Lloyds Fined £4.3m For Delayed PPI Payouts
Lloyds Banking Group has been fined £4.3m by the City watchdog for failings that resulted in up to 140,000 customers receiving delayed payment protection insurance (PPI) redress.
The Financial Services Authority (FSA) fined three firms owned by Lloyds over "failings in their systems and controls".
The three firms punished by the FSA over their behaviour are Lloyds TSB Bank, Lloyds TSB Scotland and Bank of Scotland, known collectively as LBG.
The FSA said: "Between May 2011 and March 2012, LBG sent 582,206 decision letters to PPI complainants agreeing to pay redress to them.
"FSA rules state that redress must be paid promptly and, in line with that, LBG aimed to make payment within 28 days of these decision letters.
"However, a series of failures at LBG meant that not all customers were paid redress within that time frame."
The customers were not paid redress within 28 days of receiving a decision letter and almost 9,000 had to wait more than six months for their compensation, the FSA said.
The payments were identified as a result of aggrieved customers calling to chase payment from Lloyds and media attention highlighting the plight of affected customers.
The FSA added: "Further, when customers telephoned LBG to enquire about the non-receipt of expected PPI redress payments, deficiencies in its process meant LBG was unable to fast-track the payment to the customer, inform them when payment would be made, or explain why it had been delayed."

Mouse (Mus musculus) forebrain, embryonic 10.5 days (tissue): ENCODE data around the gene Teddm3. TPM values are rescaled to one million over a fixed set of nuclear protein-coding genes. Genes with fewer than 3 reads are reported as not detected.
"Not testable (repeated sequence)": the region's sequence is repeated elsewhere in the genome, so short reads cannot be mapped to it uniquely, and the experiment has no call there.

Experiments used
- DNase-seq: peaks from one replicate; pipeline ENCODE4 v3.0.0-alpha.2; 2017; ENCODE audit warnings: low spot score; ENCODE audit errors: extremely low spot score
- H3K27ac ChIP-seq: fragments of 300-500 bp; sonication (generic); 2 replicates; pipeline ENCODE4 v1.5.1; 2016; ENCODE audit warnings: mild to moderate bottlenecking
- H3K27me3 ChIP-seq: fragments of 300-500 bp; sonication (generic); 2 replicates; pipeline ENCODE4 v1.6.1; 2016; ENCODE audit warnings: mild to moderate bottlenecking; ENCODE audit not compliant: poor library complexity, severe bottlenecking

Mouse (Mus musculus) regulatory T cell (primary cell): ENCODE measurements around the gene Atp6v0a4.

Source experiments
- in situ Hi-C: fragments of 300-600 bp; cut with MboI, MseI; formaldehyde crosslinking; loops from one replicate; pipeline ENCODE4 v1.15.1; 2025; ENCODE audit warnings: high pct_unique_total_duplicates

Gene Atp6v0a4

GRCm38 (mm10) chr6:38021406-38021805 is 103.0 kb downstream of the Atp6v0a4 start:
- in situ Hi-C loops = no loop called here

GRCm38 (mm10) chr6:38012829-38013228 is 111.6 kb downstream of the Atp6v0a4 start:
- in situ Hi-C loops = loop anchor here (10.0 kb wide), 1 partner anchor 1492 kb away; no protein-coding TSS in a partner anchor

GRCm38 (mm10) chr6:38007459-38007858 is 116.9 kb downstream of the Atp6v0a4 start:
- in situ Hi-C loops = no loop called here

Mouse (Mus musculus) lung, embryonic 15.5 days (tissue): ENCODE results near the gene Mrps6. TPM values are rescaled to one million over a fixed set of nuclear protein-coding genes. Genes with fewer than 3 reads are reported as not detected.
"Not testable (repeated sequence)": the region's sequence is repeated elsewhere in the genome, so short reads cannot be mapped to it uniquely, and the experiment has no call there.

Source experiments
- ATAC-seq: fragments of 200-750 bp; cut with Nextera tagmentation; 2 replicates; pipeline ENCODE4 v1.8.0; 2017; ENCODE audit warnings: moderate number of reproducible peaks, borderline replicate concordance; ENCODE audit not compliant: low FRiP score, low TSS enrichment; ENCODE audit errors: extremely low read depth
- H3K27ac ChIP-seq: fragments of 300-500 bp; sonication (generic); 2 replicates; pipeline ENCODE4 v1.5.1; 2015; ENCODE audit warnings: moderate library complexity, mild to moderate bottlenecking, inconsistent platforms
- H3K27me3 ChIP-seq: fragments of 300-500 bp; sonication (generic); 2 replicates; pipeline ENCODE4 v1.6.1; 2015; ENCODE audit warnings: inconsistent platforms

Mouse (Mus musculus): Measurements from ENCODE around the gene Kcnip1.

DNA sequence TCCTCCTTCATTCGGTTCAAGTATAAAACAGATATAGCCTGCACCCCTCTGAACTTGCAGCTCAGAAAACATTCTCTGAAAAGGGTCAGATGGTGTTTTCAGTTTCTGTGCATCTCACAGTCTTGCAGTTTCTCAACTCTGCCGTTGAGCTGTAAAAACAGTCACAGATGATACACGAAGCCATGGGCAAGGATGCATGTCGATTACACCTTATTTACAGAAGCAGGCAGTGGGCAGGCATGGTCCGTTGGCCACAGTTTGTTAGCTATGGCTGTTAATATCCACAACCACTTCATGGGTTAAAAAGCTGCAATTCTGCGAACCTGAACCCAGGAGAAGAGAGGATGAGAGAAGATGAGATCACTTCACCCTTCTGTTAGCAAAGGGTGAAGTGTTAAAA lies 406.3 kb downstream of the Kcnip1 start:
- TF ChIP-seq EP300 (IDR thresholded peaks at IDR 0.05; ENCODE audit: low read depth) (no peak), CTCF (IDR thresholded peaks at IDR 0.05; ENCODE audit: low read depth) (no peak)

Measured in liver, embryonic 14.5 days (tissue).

Britain's high street banks have been hit by massive claims over PPI mis-selling.
As a result, the banks have made provision for more than £10bn being paid out to those affected customers.
Approached by Sky News after the FSA announcement was made, Lloyds said: "When we took the lead in 2011 to compensate customers on PPI, we had not fully anticipated the volume of complaints to be processed at the outset and experienced some administrative errors as we scaled up our systems and processes.
"We acknowledge that this led to some customers not being compensated on time and we apologise to those customers whose payments were delayed.
"It is important to note that almost all customers who were due redress during the review period have now been paid in full and, as the FSA notes, we have taken steps to ensure customers have not been financially disadvantaged."
what do you think?
Lloyds were slow in paying and also failed to communicate. They then cheated and paid compensation as interest, which attracts tax, rather than a simple compensation. My complain about the delays was ignored - no apology, nothing.
so happy they got fined they refused my ppi claim
Are the city deliberately trying to bring the banks to their knees with all the fines etc